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Pharmaceutical companies entered into substantially fewer potential pay-for-delay patent dispute settlements in fiscal year 2014, according to a new FTC staff report.

The report summarizes data on patent settlements – which can arise between brand and generic drug companies – filed with the FTC and the Department of Justice during FY 2014 under the Medicare Modernization Act of 2003. Generic drugs often cost less than brand drugs, helping to make medicines affordable for millions of American consumers and to keep health care costs down.

“Consumers are better off when there is more competition from lower-priced generic medicines,” said Debbie Feinstein, Director of the FTC’s Bureau of Competition. “So although it is too soon to know if these are lasting trends, it is encouraging to see a significant decline in the number of reverse payment settlements.”

The number of these potentially anticompetitive deals has fallen significantly following the Supreme Court’s landmark antitrust decision in FTC v. Actavis in 2013. The total number of such deals filed with the FTC has dropped to 21 in FY 2014 from 29 in FY 2013, and 40 in FY 2012 prior to the Actavis ruling. The FTC staff report for FY 2014 represents the first annual snapshot of such deals following the Actavis decision.

In its Actavis decision, the Supreme Court held that a branded drug manufacturer’s reverse payment to a generic competitor to settle patent litigation can violate U.S. antitrust laws.

Also since the Actavis decision, the FTC announced a $1.2 billion settlement resolving its antitrust suit against Cephalon, Inc. for allegedly illegally blocking generic competition to its blockbuster sleep-disorder drug Provigil.

According to the staff report, although the number of filed settlements increased slightly – 160 in FY 2014 as opposed to 145 in FY 2013 – the number of potential pay-for-delay agreements decreased.

Twenty-one of the settlements in FY 2014 potentially involve pay for delay because the brand manufacturer compensated the generic manufacturer and the generic manufacturer was restricted from marketing its product in competition with the branded product for some period of time.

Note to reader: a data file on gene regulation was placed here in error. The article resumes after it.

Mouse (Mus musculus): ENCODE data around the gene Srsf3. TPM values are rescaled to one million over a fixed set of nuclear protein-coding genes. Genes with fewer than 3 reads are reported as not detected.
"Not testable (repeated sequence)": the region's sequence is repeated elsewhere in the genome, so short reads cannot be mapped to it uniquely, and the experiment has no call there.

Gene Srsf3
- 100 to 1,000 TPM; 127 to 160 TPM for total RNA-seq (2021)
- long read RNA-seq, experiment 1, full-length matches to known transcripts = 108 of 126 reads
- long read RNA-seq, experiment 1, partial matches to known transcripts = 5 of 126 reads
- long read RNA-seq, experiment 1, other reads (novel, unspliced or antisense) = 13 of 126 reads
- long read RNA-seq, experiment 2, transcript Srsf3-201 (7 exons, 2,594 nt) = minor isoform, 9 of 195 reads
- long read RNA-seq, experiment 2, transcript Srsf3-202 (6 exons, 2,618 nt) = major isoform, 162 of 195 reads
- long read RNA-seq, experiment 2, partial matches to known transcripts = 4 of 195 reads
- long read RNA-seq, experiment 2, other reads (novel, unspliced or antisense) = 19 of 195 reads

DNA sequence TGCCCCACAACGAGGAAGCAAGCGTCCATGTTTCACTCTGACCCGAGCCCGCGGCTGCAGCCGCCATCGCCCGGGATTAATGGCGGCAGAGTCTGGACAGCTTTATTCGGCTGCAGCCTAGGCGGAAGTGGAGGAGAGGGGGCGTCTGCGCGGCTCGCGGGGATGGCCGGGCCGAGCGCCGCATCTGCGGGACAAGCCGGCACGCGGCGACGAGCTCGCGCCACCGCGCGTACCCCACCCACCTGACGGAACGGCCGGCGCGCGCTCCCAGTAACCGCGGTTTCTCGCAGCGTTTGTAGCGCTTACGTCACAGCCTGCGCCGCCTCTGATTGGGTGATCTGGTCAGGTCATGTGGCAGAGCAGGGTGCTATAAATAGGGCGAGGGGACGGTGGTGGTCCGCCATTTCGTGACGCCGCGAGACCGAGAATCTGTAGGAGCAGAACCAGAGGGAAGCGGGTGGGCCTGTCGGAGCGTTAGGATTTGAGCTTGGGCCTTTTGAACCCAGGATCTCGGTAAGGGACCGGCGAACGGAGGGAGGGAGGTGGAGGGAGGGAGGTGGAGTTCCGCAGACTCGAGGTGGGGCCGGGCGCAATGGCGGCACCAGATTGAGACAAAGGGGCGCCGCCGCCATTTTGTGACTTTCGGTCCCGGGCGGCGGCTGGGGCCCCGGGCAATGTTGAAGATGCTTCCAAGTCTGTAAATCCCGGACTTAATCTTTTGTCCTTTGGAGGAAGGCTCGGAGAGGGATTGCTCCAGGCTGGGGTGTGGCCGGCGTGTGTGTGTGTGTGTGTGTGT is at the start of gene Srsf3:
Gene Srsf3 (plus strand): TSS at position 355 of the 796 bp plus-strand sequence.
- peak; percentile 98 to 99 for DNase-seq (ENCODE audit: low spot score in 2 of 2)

The 21 settlements in FY 2014 involve 20 different branded pharmaceutical products, with combined annual U.S. sales of approximately $6.2 billion.

Of the 21 potential pay-for-delay settlements, 11 involved generics that were so-called “first filers,” meaning the companies were the first to seek FDA approval to market a generic version of the branded drug, and, at the time of the settlement, were eligible to market the generic product for 180 days without competition from other non-first filing generics. Under FDA regulations, when first filers delay entering the market, other generic manufacturers cannot enter, which can make these first-filer patent settlement deals particularly harmful to consumers.

According to the report, the vast majority of these patent disputes – more than 80% – were resolved without compensation to the generic manufacturer or without restrictions on generic competition. For further analysis of the report findings, read “Is FTC v. Actavis Causing Pharma Companies to Change Their Behavior?” in our Competition Matters blog.

The Federal Trade Commission works to promote competition, and protect and educate consumers. You can learn more about how competition benefits consumers or file an antitrust complaint. Like the FTC on Facebook, follow us on Twitter, read our blogs and subscribe to press releases for the latest FTC news and resources.

Contact Information

Betsy Lordan
Office of Public Affairs

Bradley S. Albert
Bureau of Competition